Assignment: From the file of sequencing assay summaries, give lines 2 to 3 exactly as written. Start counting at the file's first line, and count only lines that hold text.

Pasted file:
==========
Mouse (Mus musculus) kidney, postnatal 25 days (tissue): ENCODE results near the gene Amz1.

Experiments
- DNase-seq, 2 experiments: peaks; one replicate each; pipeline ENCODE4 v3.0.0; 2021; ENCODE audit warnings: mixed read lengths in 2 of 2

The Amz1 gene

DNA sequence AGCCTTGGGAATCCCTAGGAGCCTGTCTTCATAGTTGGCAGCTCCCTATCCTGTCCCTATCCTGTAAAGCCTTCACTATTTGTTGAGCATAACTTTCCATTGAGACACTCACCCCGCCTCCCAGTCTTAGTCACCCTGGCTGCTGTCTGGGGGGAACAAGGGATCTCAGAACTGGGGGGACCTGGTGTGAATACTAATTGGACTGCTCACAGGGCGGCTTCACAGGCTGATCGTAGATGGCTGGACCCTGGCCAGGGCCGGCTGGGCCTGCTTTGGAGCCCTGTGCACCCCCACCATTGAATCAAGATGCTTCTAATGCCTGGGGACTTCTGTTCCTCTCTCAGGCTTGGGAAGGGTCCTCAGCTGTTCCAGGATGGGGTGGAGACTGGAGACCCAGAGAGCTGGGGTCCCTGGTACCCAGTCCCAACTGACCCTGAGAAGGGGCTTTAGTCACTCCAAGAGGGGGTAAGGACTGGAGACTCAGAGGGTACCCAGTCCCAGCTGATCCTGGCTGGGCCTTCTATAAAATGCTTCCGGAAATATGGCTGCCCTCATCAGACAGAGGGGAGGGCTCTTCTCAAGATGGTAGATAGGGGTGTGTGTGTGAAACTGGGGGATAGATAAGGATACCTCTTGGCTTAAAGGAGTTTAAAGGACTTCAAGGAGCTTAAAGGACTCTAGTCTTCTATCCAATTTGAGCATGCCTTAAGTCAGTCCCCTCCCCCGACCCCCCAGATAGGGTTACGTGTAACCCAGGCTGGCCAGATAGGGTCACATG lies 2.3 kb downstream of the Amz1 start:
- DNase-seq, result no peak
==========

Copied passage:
Experiments
- DNase-seq, 2 experiments: peaks; one replicate each; pipeline ENCODE4 v3.0.0; 2021; ENCODE audit warnings: mixed read lengths in 2 of 2